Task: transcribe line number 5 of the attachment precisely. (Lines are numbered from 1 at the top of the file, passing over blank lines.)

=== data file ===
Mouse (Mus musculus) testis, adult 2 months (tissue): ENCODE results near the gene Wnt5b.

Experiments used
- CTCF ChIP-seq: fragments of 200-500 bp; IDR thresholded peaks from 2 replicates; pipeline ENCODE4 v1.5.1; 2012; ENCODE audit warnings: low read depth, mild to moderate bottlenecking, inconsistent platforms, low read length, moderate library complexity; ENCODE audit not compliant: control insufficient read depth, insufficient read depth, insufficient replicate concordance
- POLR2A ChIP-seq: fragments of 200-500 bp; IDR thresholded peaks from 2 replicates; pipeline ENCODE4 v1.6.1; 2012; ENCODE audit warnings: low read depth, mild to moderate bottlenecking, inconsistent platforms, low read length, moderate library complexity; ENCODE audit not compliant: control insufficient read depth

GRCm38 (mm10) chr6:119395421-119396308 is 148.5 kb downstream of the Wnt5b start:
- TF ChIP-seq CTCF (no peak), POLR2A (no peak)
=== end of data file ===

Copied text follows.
GRCm38 (mm10) chr6:119395421-119396308 is 148.5 kb downstream of the Wnt5b start: